So about this time in the story, I'm frantically calling my ISP and fighting my way to a senior technician while still browsing the forums, ripping into threads like children looking for a golden ticket in chocolate bars, begging the universe for a blue post that had my answer. Slowly but surely, the data begins to coalesce, and there is a common issue with players connecting to Chicago servers on Time Warner service.
Brianl, my personal hero through all of this, lets us know that there are fixes in the works:
And then, two nights ago, things seemed to start getting better.
As a quick aside, Blizzard's support on the community site support forums is phenomenal. Blizzard, you guys are really knocking it out of the park by helping people with their issues and being communicative through this invaluable resource.
A past problem?
Time Warner and World of Warcraft have had a shaky relationship in the past, with an eerily similar issue at the time. Alex wrote about this particular issue back in 2008. The same east coast issues seem to be rearing their ugly heads again. The issue was so contentious that it actually made the New York Post. Something was going on between World of Warcraft internet traffic and user's huge pings and latencies. Some people have had that issue rectified since 2008, while others were still feeling the hit. But the common thread was Time Warner internet service, east coast customers, and servers near the Chicago data centers.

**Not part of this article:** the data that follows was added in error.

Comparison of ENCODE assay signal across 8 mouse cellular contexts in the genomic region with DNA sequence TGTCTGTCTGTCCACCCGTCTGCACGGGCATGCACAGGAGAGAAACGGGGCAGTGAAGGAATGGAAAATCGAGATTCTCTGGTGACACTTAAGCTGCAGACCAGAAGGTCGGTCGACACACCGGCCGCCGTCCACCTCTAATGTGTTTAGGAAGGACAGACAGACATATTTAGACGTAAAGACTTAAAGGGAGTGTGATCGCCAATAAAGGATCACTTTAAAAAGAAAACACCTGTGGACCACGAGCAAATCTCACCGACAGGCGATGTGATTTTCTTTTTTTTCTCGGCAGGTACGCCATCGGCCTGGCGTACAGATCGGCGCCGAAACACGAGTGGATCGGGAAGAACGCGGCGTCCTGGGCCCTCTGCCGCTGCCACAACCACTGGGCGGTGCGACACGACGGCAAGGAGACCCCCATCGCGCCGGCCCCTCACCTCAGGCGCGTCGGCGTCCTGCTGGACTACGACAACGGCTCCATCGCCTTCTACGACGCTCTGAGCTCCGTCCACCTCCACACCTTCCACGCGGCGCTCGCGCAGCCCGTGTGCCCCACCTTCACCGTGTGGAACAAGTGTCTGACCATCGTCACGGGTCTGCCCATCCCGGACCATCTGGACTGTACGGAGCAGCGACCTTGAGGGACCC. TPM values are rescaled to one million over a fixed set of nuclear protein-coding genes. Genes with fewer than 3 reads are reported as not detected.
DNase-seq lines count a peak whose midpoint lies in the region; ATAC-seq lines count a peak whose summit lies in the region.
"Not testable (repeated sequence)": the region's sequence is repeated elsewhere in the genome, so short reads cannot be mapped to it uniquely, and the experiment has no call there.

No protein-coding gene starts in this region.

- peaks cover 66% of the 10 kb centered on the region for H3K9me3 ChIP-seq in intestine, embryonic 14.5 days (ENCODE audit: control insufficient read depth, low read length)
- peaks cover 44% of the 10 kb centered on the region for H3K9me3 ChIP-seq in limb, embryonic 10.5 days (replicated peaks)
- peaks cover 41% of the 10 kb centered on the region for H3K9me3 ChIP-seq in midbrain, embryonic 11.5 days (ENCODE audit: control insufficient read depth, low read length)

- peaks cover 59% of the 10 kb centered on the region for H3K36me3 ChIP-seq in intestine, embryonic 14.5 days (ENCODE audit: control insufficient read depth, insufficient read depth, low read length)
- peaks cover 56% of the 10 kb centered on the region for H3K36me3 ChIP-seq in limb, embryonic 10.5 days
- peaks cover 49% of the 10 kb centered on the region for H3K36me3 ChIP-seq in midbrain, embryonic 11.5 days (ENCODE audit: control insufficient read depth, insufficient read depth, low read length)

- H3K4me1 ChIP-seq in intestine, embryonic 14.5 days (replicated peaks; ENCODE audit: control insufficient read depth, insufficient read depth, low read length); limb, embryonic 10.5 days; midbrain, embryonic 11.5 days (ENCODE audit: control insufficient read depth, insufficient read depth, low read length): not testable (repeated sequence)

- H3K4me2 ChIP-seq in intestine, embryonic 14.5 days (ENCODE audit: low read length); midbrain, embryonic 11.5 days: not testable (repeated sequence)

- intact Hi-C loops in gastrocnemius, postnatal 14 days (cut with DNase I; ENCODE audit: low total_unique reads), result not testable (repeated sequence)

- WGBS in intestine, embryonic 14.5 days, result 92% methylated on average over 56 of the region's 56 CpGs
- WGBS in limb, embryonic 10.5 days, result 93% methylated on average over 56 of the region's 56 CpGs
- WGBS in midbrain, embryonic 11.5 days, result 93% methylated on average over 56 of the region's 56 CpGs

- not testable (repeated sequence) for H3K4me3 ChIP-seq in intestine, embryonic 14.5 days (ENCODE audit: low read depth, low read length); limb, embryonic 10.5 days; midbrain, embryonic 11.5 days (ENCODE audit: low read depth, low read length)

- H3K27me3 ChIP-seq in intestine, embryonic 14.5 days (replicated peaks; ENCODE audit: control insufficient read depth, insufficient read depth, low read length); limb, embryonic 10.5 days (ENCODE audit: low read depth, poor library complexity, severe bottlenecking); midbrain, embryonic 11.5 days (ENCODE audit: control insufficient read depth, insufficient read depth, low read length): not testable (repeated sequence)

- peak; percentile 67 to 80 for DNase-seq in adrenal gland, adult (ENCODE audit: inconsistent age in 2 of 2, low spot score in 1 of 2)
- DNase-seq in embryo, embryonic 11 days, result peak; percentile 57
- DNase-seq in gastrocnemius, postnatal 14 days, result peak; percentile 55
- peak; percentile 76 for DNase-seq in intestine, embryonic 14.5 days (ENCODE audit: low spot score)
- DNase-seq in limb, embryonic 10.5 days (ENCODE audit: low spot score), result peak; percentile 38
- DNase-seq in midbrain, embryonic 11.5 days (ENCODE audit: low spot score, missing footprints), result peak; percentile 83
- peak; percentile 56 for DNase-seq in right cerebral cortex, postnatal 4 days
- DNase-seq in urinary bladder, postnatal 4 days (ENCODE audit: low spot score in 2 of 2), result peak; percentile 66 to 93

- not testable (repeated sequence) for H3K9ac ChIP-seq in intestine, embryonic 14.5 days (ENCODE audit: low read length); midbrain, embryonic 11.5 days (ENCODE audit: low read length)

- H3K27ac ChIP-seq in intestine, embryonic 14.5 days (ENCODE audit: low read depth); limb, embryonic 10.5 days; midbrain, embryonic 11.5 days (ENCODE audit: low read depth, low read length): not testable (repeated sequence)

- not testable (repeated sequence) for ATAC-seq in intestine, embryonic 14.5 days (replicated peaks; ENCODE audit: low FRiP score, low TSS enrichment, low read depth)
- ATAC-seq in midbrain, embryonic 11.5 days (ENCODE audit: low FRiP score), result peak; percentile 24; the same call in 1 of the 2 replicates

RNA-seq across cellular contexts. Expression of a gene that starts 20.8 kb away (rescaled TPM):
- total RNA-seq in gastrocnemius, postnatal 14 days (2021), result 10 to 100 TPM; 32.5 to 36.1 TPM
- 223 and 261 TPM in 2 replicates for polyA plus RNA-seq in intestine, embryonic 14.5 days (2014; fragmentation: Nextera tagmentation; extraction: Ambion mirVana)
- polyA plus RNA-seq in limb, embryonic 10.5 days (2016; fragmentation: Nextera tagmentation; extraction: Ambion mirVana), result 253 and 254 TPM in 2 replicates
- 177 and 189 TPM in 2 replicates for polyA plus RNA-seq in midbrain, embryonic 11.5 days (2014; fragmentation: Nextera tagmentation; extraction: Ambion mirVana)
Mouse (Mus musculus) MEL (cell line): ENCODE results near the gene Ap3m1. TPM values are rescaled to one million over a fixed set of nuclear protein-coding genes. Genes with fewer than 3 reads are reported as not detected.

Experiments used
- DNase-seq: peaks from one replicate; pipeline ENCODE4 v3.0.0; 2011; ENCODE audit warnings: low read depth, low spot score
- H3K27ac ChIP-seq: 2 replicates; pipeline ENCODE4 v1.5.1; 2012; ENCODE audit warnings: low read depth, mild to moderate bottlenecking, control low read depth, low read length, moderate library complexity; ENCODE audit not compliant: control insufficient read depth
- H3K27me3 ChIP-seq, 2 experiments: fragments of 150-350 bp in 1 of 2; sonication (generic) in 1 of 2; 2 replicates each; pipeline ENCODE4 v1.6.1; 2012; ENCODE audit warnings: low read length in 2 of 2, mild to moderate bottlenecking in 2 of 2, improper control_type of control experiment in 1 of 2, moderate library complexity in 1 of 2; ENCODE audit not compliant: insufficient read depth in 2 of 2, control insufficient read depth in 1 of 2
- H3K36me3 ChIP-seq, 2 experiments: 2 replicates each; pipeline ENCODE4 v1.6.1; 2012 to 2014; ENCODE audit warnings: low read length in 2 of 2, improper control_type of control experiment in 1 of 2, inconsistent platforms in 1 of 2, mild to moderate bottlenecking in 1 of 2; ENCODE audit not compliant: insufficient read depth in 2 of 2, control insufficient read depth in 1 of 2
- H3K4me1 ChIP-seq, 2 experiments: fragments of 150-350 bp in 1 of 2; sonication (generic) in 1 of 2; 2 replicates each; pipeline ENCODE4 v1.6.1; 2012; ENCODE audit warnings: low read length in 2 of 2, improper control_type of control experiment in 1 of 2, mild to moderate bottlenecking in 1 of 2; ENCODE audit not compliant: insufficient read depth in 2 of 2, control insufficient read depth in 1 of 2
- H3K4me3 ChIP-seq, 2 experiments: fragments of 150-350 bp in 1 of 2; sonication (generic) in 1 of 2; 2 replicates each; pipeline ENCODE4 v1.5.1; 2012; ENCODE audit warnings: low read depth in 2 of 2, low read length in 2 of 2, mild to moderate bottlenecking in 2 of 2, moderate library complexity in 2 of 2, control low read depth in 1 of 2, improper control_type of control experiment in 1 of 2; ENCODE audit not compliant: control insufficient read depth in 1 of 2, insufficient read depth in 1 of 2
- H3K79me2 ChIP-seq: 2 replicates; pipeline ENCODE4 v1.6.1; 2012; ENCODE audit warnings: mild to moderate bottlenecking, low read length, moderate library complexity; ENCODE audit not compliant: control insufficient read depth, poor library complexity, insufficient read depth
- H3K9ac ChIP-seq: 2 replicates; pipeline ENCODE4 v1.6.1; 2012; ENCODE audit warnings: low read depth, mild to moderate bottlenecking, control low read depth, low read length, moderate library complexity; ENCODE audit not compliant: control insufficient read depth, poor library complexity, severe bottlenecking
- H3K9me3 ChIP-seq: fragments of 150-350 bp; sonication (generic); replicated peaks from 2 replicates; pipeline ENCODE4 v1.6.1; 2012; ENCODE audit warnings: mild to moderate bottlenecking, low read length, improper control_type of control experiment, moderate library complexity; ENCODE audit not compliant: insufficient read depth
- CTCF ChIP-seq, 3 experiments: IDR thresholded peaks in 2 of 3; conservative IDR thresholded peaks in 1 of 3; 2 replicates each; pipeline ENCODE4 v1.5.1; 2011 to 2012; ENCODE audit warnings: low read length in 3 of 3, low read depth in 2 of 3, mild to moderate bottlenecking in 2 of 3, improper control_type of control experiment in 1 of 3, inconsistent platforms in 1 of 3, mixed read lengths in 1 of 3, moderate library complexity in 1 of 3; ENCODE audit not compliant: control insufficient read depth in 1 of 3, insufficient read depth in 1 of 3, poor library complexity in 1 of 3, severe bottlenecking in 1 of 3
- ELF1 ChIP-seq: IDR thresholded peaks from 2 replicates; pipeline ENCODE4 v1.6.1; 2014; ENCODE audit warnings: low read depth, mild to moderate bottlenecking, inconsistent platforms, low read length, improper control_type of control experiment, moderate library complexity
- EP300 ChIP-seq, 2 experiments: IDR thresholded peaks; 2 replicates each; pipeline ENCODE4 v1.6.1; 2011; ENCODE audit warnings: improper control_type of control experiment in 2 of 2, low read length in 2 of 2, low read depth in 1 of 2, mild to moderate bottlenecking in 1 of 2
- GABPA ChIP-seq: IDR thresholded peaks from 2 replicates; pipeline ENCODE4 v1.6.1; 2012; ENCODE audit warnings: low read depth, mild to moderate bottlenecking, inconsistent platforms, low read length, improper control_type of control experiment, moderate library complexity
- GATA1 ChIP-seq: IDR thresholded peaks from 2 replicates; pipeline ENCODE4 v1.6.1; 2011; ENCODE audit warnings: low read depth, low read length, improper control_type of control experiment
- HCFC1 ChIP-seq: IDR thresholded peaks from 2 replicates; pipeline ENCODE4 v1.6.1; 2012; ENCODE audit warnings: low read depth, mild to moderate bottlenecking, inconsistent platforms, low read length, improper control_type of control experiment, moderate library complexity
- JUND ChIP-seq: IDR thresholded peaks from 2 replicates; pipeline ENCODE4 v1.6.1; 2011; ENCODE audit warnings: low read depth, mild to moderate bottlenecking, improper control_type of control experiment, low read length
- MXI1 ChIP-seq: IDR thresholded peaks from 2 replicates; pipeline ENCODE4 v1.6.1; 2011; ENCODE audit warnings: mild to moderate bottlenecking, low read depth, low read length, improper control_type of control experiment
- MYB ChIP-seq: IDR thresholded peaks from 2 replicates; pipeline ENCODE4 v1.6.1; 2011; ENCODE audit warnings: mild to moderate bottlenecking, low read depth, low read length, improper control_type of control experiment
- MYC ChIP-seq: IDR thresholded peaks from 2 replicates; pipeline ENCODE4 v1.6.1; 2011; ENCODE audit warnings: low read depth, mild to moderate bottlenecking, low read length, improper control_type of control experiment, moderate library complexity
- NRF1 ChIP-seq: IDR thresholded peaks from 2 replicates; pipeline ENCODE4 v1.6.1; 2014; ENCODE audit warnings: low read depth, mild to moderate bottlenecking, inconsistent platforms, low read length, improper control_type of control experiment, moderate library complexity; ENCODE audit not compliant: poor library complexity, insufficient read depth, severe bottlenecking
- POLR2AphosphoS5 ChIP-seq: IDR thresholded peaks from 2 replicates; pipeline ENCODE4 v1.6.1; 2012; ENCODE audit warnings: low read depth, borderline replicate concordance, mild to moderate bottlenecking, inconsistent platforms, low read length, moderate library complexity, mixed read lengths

Tunneling for solutions
Another interesting development began to surface as we fought during the past few weeks about who, or what, was at fault for the Time Warner east coast peak server time lagfest -- WoW tunneling services were, for the most part, fixing the problem. What is SSH tunneling, you ask? SSH tunneling, or secure shell tunneling, transmits your data through an encrypted tunnel from one point to another. SSH tunneling services like SmoothPing can solve many people's lag issues with World of Warcraft because the connection to Blizzard's servers are made through their data centers, not yours, and the connection between you and the service is through an SSH tunnel.
It was interesting, then, when users began to use tunneling services to hopefully bypass the Time Warner problem and were met with success. Changing the way the packets were dealt with were affecting people's success with lag. Blizzard responded thusly: